The equivalent of one bitcoin nears $1,000. The media gets increasingly wary of a non-government-issued currency.

December 28, 2013: “Bitcoin Is Evil,” The New York Times (opinion)

Bitcoin dips back around $700 per coin, and “bubble” remains the word of the day.


"Bitcoin is a little bit like the internet in the early '90s" is the gist of this Bloomberg report from March 28, 2014. It takes place days after Mt. Gox files for bankruptcy then miraculously finds some of its misplaced bitcoin (but not enough).

TechCrunch embarks on a several-month period of monitoring the dollar price of bitcoin…


April 10, 2014: “Bitcoin Falls Below the $400 Mark, Down More Than 60 Percent From Its All-Time High,” TechCrunch


May 30, 2014: “Bitcoin Crosses the $600 Mark as Its Rally Endures,” TechCrunch

All is well in the world of bitcoin. Everyone, relax.

September 19, 2014: “Bitcoin Slips Back Under $400,” TechCrunch

Did someone say relax? TechCrunch notes an interesting phenomenon: “There has been an almost-paradox at play with bitcoin this year. As adoption has increased, and the constant media cycle asking if the currency will die has slowed, its price has slipped.”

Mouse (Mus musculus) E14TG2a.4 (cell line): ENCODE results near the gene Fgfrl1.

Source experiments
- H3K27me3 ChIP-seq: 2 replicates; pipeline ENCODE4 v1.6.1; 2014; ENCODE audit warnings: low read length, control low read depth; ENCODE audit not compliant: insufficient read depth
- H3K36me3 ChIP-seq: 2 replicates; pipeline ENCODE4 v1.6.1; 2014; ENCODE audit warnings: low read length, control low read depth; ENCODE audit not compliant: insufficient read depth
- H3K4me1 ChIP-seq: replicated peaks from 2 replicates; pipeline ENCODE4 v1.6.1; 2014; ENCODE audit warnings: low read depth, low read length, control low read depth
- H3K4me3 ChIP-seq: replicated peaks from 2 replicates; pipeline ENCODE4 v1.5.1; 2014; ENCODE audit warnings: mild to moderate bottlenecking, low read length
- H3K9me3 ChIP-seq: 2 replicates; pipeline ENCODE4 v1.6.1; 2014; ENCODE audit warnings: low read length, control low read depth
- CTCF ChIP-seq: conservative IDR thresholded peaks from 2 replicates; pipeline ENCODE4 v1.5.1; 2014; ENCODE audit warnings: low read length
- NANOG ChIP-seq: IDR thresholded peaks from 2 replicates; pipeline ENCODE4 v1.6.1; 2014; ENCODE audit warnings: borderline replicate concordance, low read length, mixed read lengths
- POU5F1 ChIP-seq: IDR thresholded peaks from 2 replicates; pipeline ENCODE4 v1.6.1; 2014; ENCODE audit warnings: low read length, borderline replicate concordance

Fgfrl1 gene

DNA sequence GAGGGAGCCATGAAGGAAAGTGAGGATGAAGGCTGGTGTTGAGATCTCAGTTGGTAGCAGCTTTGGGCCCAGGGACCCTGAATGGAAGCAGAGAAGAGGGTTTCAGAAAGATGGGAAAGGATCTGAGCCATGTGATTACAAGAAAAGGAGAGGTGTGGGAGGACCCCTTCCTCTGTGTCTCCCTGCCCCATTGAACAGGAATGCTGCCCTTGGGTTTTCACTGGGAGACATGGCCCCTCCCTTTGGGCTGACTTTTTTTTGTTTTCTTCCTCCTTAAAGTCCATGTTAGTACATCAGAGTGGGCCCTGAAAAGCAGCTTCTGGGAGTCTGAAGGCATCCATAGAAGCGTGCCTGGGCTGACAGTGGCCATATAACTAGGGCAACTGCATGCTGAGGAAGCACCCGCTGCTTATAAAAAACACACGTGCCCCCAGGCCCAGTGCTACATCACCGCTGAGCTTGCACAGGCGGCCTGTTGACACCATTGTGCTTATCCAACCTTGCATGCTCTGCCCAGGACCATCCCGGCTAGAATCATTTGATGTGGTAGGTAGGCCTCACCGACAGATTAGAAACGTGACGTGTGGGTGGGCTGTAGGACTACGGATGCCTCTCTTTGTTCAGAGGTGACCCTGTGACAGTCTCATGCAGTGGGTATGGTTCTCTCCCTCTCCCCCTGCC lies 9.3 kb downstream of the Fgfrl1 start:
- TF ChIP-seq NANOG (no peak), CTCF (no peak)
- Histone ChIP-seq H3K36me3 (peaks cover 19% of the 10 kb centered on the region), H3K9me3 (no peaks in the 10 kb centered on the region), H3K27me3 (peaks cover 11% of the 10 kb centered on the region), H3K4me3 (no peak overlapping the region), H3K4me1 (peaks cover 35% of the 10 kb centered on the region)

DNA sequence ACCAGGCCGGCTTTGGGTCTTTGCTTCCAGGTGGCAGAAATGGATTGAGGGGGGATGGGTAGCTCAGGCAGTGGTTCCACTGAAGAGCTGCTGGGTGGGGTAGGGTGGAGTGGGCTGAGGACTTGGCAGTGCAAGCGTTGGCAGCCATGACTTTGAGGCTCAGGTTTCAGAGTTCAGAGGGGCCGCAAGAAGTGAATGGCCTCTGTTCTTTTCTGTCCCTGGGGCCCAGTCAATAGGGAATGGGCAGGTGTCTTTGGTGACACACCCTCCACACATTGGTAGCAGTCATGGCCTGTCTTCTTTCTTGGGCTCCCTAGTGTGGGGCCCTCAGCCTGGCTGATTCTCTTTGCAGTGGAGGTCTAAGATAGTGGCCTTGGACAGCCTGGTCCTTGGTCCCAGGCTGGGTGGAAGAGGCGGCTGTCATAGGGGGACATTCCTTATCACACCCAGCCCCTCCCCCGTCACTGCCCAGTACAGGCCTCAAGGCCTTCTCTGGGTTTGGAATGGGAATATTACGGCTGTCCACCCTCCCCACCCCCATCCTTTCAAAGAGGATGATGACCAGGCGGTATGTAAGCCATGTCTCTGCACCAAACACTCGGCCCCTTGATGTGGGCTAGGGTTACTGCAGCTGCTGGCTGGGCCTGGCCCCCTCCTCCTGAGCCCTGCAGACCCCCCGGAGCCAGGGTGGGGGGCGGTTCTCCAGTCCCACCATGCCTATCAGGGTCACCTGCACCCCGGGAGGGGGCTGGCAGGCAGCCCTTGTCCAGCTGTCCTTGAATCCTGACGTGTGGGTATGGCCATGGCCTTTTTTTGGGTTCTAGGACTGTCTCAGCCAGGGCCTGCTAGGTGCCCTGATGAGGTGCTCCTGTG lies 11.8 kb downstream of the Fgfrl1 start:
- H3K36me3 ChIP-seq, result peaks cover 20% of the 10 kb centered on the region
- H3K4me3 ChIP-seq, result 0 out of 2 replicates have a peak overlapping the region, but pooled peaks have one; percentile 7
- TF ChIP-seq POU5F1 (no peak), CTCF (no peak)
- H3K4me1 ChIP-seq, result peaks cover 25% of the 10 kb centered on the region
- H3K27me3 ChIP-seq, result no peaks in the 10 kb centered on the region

September 22, 2014: “Is It Time to Invest in Bitcoin?” The Wall Street Journal

After all that, the media decides it’s worth taking a second look at bitcoin investments.


Finally, enter fun bitcoin stock art thanks to The Telegraph's January 15, 2015 story, "Bitcoin Might Be Dead. It Doesn't Matter," following a recent low value for the digital currency.

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June 8, 2015: “Bitcoin Isn’t the Future of Money—It’s Either a Ponzi Scheme or a Pyramid Scheme,” The Washington Post

Esteemed news outlets like the Post speculate as to what kind of scheme bitcoin is becoming. Whatever the answer, it “isn’t a currency.”

November 3, 2015: “Bitcoin’s Price Jumps More Than 70 Percent in One Month,” CNBC

Bitcoin is "on a roll." CNBC depicts its bumpy year.